Over the past few weeks, the aftermath of the “Incident at Starbucks” has had a catalyzing effect on the organization, which prompted it to publicly recommit to its core values, its social responsibility, and its companywide training program. Rather than rehash what went wrong, let’s take a look at what went right and how we might learn from this teachable moment.
Following a moment of intense reflection, Starbucks not only shuttered 8,000 stores for a few hours to devote time to team-based training, but spent weeks redrafting critical policies and examining its behaviors to better understand and frame its needed effort on diversity and inclusion training. No small feat.
Workplace education programs that address unconscious bias—the stereotypes that exist in our subconscious that affect our behavior—are crucial for creating positive organizational change. The skeptics among us like to point out that we cannot help our biases due to the very nature of their implicitness, let alone actually change them. But surely there are steps we can take.
LRN’s HUR735, A Look at Unconscious Bias at Work, is a 20-minute awareness course that helps learners proactively identify, understand, and manage biases so they can make smarter business decisions and more fully realize their commitment to diversity and inclusion.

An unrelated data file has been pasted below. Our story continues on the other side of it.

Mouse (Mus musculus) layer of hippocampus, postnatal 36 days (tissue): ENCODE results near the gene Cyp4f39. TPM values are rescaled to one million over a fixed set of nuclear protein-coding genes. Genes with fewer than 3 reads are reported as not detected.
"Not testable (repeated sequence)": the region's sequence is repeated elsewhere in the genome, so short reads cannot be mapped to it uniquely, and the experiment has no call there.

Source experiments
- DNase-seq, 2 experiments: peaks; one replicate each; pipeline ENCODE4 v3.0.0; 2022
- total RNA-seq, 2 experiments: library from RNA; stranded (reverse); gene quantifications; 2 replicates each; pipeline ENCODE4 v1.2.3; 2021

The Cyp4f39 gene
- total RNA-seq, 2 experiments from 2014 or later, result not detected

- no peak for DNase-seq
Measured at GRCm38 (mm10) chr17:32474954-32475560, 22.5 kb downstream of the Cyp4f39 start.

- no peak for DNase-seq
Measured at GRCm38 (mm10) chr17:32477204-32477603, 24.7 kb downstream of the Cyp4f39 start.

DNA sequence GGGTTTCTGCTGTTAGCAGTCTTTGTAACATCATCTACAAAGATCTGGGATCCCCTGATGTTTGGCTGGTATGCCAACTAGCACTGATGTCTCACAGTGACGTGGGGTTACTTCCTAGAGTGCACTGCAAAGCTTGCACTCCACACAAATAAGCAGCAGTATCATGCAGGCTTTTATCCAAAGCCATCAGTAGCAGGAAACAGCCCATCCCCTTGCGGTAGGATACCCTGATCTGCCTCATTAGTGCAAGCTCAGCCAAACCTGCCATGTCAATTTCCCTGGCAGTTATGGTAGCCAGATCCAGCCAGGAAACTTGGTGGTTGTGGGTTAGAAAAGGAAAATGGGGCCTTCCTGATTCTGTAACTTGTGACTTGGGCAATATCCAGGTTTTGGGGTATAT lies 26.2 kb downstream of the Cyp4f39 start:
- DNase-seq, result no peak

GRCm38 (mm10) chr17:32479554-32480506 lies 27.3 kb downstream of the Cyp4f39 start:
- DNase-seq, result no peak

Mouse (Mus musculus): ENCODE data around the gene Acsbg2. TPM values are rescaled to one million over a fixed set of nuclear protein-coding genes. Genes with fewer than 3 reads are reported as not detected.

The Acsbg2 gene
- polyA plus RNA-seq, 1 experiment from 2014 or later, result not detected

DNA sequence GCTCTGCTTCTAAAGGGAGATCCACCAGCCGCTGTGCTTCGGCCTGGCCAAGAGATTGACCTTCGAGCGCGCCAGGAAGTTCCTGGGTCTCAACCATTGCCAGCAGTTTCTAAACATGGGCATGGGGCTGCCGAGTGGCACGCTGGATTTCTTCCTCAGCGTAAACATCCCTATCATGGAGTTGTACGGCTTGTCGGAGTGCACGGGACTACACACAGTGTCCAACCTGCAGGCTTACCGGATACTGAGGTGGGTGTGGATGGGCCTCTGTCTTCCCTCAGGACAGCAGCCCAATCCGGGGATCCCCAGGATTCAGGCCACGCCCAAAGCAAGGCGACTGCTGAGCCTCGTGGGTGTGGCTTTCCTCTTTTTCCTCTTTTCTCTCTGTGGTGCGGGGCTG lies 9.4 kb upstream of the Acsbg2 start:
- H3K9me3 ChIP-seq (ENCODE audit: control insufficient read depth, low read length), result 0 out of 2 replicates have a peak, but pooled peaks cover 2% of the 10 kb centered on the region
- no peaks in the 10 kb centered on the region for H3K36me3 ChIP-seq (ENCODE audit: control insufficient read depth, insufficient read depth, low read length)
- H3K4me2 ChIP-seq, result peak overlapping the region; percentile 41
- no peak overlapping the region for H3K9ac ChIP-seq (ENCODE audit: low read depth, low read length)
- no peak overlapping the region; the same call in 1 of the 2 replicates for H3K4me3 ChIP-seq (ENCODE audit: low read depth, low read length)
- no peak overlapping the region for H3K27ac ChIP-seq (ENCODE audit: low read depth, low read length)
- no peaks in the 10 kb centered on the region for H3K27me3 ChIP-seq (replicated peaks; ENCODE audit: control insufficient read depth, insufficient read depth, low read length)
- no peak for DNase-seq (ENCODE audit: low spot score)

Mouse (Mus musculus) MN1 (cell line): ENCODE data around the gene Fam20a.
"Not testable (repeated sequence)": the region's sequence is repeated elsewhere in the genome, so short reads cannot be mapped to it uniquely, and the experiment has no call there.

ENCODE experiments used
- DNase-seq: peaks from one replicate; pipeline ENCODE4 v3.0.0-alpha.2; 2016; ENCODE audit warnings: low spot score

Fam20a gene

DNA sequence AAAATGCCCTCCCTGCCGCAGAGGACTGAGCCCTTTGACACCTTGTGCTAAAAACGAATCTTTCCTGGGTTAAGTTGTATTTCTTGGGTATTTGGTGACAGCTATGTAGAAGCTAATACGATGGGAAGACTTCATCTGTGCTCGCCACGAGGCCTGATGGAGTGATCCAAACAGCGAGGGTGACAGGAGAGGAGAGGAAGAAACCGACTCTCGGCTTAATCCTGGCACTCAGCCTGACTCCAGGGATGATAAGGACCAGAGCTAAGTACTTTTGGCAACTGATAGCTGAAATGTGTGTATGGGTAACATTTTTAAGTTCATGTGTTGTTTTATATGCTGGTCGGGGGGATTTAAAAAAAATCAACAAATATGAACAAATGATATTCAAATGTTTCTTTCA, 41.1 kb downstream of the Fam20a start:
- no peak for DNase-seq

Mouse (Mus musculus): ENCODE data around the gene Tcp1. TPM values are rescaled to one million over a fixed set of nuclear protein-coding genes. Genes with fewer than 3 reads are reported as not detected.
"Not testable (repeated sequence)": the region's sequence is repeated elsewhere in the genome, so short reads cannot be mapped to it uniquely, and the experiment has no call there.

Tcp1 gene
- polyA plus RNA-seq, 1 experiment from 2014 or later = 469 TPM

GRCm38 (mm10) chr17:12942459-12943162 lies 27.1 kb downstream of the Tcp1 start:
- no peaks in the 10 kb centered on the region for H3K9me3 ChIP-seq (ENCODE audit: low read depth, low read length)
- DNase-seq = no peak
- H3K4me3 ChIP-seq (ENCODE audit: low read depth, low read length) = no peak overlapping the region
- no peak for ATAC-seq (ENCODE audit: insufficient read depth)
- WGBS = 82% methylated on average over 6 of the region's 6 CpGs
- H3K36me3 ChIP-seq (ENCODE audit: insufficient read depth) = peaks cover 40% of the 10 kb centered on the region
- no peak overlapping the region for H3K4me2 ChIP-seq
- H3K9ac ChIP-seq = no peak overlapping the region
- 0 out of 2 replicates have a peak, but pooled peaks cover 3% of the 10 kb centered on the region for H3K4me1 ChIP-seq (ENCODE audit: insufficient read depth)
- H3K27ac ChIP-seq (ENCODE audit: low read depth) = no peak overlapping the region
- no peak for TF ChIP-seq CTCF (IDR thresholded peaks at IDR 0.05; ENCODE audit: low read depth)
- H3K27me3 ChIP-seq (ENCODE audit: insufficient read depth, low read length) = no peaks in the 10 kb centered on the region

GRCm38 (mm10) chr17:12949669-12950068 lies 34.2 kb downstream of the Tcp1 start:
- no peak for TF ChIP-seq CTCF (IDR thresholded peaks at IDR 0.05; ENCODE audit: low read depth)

After taking this short module, learners are able to recognize unconscious bias in themselves and in others, then apply strategies for addressing unconscious bias in the workplace. As a first step, simply focusing on this kind of training is an important statement about what matters.
An added benefit to promoting unconscious bias education is that it opens up the conversation so companies can demonstrate a deliberate bias for action—toward building values-based cultures where difficult conversations about preconceived notions, tendencies, and stereotypes can be had in an inclusive and transparent way.
Contact us to learn more about LRN’s suite of educational resources to help eradicate bias and take on other workplace challenges such as harassment, discrimination, and bullying.
About the AuthorMore Content by Jen Farthing